Did Marc Andreessen just say that Snapchat could be like a $100 billion Tencent?



Last week Marc Andreessen, former co-founder of Netscape, had an interview with the Wall Street Journal, and although most tech blogs are bawling over the potential billions that these companies can be worth, they’ve totally overlooked an underlying point that Andreessen made.

First, let’s take a look at the quote I’m referring to:

The bull case on Snapchat is that there’s a company in China called Tencent that’s worth $100 billion. And Tencent is worth $100 billion because it takes its messaging services on a smartphone and then wraps them in a wide range of services—things like gaming and social networking and emojis, and video chat—and then charges for all these add-on services. And it has been one of the most successful technology companies of all time and is worth literally $100 billion on the Hong Kong Stock Exchange. Maybe that’s [CEO Evan Spiegel’s] plan. Maybe Evan’s plan is to transplant the Tencent business model into the U.S., which nobody has actually been able to do yet.

But Andreessen may not realize that Tencent (HKG:0700) has hundreds, if not thousands, of holdings besides WeChat. Tencent’s QQ brand, which first appeared in 1999, is the company’s bedrock, covering 818.5 million monthly active social accounts and lots of customers who pay for extras and gaming features. Tencent also has a huge gaming arm, a search engine, a third-party payment system, and more. And Tencent doesn’t just “charge for add-on services.” Most of that stuff is free on WeChat. Tencent doesn’t have one business model. It has dozens.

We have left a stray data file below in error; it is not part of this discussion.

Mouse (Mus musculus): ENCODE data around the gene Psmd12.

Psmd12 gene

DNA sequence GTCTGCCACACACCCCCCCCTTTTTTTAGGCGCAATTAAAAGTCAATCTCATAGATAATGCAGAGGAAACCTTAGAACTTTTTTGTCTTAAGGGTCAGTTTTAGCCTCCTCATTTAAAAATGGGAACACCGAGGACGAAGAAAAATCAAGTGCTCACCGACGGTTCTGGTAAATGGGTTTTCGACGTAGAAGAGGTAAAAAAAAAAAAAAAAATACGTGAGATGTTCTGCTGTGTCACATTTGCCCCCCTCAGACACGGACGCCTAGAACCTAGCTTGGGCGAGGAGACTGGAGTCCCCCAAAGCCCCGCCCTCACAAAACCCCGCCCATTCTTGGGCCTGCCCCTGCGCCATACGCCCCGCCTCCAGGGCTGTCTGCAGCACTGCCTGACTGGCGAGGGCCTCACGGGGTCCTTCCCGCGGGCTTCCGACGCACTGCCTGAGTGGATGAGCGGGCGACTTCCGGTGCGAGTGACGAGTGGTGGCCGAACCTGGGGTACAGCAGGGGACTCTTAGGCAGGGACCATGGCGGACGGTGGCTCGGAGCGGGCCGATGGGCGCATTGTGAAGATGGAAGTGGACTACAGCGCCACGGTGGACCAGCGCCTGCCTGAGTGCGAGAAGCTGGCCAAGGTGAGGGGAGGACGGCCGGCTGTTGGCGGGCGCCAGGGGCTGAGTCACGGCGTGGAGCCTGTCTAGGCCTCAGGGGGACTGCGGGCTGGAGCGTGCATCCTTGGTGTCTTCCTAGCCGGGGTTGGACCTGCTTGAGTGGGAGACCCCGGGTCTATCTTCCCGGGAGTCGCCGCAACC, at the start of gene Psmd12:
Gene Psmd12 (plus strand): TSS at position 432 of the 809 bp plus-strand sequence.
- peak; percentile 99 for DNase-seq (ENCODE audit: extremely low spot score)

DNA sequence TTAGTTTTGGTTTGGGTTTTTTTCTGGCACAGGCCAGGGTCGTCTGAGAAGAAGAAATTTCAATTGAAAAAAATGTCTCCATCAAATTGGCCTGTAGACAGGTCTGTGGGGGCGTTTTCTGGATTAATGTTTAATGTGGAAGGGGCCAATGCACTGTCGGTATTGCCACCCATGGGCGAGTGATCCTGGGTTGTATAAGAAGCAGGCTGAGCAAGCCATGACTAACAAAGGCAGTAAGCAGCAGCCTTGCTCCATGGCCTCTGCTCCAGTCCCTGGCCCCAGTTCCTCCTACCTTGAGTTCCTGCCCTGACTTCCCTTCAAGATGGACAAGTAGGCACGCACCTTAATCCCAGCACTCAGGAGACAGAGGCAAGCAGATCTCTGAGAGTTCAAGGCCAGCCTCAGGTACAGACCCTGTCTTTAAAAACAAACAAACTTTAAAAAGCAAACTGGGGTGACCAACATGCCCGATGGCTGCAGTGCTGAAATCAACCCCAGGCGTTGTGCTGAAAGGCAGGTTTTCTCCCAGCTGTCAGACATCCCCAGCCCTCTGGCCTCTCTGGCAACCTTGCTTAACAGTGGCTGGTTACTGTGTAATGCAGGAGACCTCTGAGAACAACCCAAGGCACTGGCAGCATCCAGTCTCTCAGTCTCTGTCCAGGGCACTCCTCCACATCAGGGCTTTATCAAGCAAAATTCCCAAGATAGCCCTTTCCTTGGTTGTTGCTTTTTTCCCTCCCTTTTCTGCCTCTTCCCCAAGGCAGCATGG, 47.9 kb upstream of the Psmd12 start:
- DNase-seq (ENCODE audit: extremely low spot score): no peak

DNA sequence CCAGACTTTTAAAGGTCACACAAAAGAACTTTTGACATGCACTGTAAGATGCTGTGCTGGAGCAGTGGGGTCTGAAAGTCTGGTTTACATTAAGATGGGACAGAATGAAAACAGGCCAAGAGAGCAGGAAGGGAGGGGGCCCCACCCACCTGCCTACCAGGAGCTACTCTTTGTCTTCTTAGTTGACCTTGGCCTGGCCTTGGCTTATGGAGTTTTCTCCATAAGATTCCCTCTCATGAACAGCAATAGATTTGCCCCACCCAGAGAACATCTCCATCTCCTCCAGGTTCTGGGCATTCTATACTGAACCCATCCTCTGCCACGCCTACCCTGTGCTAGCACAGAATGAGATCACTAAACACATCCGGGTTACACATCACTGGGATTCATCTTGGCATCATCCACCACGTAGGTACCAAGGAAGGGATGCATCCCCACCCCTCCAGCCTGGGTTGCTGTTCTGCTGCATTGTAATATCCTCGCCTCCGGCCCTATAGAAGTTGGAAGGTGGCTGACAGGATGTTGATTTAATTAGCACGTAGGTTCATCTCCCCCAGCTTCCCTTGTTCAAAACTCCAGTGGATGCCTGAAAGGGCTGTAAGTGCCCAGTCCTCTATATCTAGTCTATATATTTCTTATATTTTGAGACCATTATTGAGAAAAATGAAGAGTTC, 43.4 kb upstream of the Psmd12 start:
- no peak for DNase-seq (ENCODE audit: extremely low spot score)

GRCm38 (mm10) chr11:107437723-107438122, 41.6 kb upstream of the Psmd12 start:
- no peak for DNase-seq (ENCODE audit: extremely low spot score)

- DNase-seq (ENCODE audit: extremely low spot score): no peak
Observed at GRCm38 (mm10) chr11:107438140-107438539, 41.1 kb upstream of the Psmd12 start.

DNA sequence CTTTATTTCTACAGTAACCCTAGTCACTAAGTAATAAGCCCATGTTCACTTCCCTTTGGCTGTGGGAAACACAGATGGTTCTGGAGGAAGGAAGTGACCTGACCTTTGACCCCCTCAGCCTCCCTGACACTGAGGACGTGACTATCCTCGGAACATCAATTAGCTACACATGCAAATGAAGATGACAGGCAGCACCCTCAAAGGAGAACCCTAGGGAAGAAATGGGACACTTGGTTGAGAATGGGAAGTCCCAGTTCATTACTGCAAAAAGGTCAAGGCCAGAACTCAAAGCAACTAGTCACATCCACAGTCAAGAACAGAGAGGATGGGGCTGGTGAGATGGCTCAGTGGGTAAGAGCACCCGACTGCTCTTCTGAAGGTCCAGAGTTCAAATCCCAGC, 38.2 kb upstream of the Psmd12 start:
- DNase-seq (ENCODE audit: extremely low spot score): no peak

Whether or not Evan Spiegel will take this route is hard to say. The key here is Silicon Valley continues to watch Asia for business models that are viable. Marc Andreessen isn’t a nobody. He is the co-founder of Netscape, the key foundation of web browsing for the entire internet, and also sits on the board of directors of eBay, Facebook, and Hewlett Packard. Without a doubt, he’s a thought leader of the Valley.

This isn’t the first time Valley thinkers are looking at Asia for business models that work. I’ve written before how freemium is basically a model that originated from Asia because of consumer bases that didn’t want to pay for software or apps. How much are these Silicon Valley giants looking to Asia for inspiration? Last week in Ho Chi Minh city, Joe Lonsdale said, “once something gets interesting, you just fly over and learn from them and fly back.”

(Editing by Paul Bischoff)

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